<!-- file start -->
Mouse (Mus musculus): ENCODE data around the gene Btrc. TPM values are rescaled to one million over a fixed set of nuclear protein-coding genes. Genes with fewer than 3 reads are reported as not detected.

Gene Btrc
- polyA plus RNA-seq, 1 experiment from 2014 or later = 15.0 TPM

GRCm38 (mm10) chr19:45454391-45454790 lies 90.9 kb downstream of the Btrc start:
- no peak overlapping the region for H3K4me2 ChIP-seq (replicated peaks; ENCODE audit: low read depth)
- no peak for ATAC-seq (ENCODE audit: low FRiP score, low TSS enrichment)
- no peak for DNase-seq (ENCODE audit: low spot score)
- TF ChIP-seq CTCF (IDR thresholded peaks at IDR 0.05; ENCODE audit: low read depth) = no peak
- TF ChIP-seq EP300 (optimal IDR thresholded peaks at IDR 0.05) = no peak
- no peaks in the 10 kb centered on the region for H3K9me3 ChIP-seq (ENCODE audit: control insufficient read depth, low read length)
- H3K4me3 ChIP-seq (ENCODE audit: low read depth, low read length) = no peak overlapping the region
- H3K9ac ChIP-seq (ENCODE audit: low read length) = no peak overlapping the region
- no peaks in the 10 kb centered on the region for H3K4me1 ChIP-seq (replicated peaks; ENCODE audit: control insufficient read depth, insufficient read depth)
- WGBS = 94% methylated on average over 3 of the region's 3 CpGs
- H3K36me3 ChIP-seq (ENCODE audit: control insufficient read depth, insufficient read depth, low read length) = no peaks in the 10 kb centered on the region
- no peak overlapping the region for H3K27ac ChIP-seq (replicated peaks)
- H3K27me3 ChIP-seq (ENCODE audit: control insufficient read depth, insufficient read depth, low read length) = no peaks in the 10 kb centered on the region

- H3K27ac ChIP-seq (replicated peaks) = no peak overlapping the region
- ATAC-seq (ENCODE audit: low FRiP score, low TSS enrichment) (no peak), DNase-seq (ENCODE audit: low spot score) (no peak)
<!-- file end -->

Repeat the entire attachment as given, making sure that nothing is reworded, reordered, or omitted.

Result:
Mouse (Mus musculus): ENCODE data around the gene Btrc. TPM values are rescaled to one million over a fixed set of nuclear protein-coding genes. Genes with fewer than 3 reads are reported as not detected.

Gene Btrc
- polyA plus RNA-seq, 1 experiment from 2014 or later = 15.0 TPM

GRCm38 (mm10) chr19:45454391-45454790 lies 90.9 kb downstream of the Btrc start:
- no peak overlapping the region for H3K4me2 ChIP-seq (replicated peaks; ENCODE audit: low read depth)
- no peak for ATAC-seq (ENCODE audit: low FRiP score, low TSS enrichment)
- no peak for DNase-seq (ENCODE audit: low spot score)
- TF ChIP-seq CTCF (IDR thresholded peaks at IDR 0.05; ENCODE audit: low read depth) = no peak
- TF ChIP-seq EP300 (optimal IDR thresholded peaks at IDR 0.05) = no peak
- no peaks in the 10 kb centered on the region for H3K9me3 ChIP-seq (ENCODE audit: control insufficient read depth, low read length)
- H3K4me3 ChIP-seq (ENCODE audit: low read depth, low read length) = no peak overlapping the region
- H3K9ac ChIP-seq (ENCODE audit: low read length) = no peak overlapping the region
- no peaks in the 10 kb centered on the region for H3K4me1 ChIP-seq (replicated peaks; ENCODE audit: control insufficient read depth, insufficient read depth)
- WGBS = 94% methylated on average over 3 of the region's 3 CpGs
- H3K36me3 ChIP-seq (ENCODE audit: control insufficient read depth, insufficient read depth, low read length) = no peaks in the 10 kb centered on the region
- no peak overlapping the region for H3K27ac ChIP-seq (replicated peaks)
- H3K27me3 ChIP-seq (ENCODE audit: control insufficient read depth, insufficient read depth, low read length) = no peaks in the 10 kb centered on the region

- H3K27ac ChIP-seq (replicated peaks) = no peak overlapping the region
- ATAC-seq (ENCODE audit: low FRiP score, low TSS enrichment) (no peak), DNase-seq (ENCODE audit: low spot score) (no peak)